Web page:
I’ve really been struggling this week with the reality of my son’s disabilities. I think i’ve been unknowingly going through the stages of grief. But I am working on moving from depression to that final stage of acceptance. It feels so wrong to call it grief, but J’s 10 months truly have been a grieving period for us as parents. Like it or not, we’ve been grieving the loss of the baby and of the life we thought we were going to have. Grieving the fact that the life we expected and planned for just doesn’t exist.
When we decided to try for a baby, we, just like most people, pictured having a normal birth that produced a typical baby who would meet all his milestones on time or early. We thought we’d have a little boy crawling around the house, getting in to everything, and playing on his own by now. We did not expect all the doctor’s appointments, diagnoses, medicines, tests, delays, dependency and struggles. We thought that the worst thing that would happen in this first year would be colds and ear infections, not cerebral palsy and a vision impairment. Simply put, we expected things to be a lot easier than this. Like…A LOT!
I’ve been trying to figure out why it is that I’m struggling so hard to get past these feelings and I’ve come to the realization that it’s because of how I’ve let other people’s opinions and experiences steal and impress upon my thoughts. I’ve been so caught up in peoples’ opinions, criticisms, and questions that I’ve allowed it to keep me from loving my baby for everything that he is. I let their impressions of my son’s progress and of my parenting to get the best of me. It has often times caused me to question my decisions.
“What will they think of me as a mom? What if I’m not strong enough to handle this?”
“Do they think I did something to cause his disability? Do they think I’m not doing enough to help his development?”
“Do they feel bad for me? Do they feel bad for my baby?”
When he got his glasses this past weekend, my husband and I were both worried that people would think he was stupid or that there was something wrong with him. All of the medical terms make me feel like I have to strive even harder than before to be perfect. I have to have a definition and explanation for everything. People can’t think I’m struggling to make it through each day. I can’t let them see my worries. I am responsible for making questioning old ladies at the grocery store not feel guilty for asking questions and to feel comfortable around a non-typical baby. I have to be sure family feels good about the role they play in J’s life and empowered to help him. I even feel like I have to dress up just a little more when I go out so that people don’t see a messy mom and think, “Oh, bless her heart”. I have to put on the show of a happy face so people don’t feel bad for me. Or at least that’s what I thought. I have been trying way too hard to please others and make our situation look like something that it isn’t. I’ve been handling it, but I haven’t always been okay.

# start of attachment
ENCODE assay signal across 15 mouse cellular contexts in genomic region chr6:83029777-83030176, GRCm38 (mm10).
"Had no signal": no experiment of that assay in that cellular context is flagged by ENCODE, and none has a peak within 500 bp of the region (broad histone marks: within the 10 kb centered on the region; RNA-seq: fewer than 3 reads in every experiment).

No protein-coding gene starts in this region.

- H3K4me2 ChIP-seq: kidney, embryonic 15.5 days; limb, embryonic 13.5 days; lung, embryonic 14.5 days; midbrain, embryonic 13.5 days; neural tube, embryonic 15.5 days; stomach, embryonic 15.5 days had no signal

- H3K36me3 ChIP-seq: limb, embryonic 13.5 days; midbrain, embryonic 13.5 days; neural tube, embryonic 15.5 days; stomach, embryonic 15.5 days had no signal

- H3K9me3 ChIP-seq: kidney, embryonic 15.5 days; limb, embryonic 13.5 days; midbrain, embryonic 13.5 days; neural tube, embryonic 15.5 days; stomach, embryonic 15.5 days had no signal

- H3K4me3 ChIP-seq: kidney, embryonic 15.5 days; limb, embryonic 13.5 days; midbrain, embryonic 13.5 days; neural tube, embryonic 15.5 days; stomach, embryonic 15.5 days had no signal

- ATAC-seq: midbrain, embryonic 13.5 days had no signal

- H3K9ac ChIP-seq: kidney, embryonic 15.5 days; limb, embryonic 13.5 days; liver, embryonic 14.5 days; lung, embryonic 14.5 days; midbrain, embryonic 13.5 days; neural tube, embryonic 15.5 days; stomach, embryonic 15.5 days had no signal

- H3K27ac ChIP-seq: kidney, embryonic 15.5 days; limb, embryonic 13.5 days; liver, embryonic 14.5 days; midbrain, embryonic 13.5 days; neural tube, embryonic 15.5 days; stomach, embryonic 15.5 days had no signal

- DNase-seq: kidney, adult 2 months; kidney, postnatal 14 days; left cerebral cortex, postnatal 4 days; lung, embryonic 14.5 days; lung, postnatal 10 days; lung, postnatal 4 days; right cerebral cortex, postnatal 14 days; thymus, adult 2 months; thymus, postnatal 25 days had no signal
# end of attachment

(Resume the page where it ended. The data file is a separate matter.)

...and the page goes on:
How do I, how do we, move to acceptance? I’ve listened to a few podcasts lately on motherhood and on special needs issues and I’ve realized that my son’s disabilities are not different or weird to him. They are his normal. They’re his comfort zone and they make him a part of a tight community. As he grows, they will be part of his identity and something that he wouldn’t trade even if he could. I’ve realized that I need more understanding, because, unlike me, Little J has no choice but to accept his differences. So, I need to understand him and others with disabilities and special needs- I need to learn what it all means. I have to stop letting others have such a strong impression on me that they affect how I speak or think or act. Hearing those things and just learning more has freed me a bit from constantly worrying about appearances and impressions. It has given me my first push towards acceptance. Acceptance of my son’s disabilities, of our new way of life, and of Little J for who he is. Even if I don’t feel okay everyday, it really is okay. It will be okay.
Ultimately, I have realized how vital it is to pay attention to and monitor what or who I’m listening to. What we hear leaves impressions on us. What or who am I letting make an impression on me? Whose impressions am I focusing on? What we hear molds our thought processes and our thoughts drive our emotions. So, if I allow myself to think negatively then my whole day will be driven by sadness or anger. But if I do my best in each individual moment to think positively and let bad things go, then my emotions have the opportunity to be driven by hope and joy. It is amazing how much changing your thoughts can change the direction of your days. We all need to capture negative thoughts before they set in and replace them with more positive ones. Now that doesn’t mean we have to be unrealistic. We can’t blindly spread rainbows and hearts. I have to be realistic about the fact of J’s cerebral palsy, but I also need to remember how much worse off he could be and to be thankful for all of the help we get from doctors, therapists, and family. I have to look forward to the future and the day we will finally get to celebrate new milestones. That’s when I’ll start having more positive days and being able to accept and enjoy this life I’ve been blessed with.
Who are you listening to and letting leave impressions on you? What impression are you leaving on others? Let’s make sure we’re taking in positivity and lifting one another up every chance we get.
“We use God’s mighty weapons, to knock down the strongholds of human reasoning and to destroy false arguments…We capture their rebellious thoughts and teach them to obey Christ.” 2 Corinthians 10:4a-5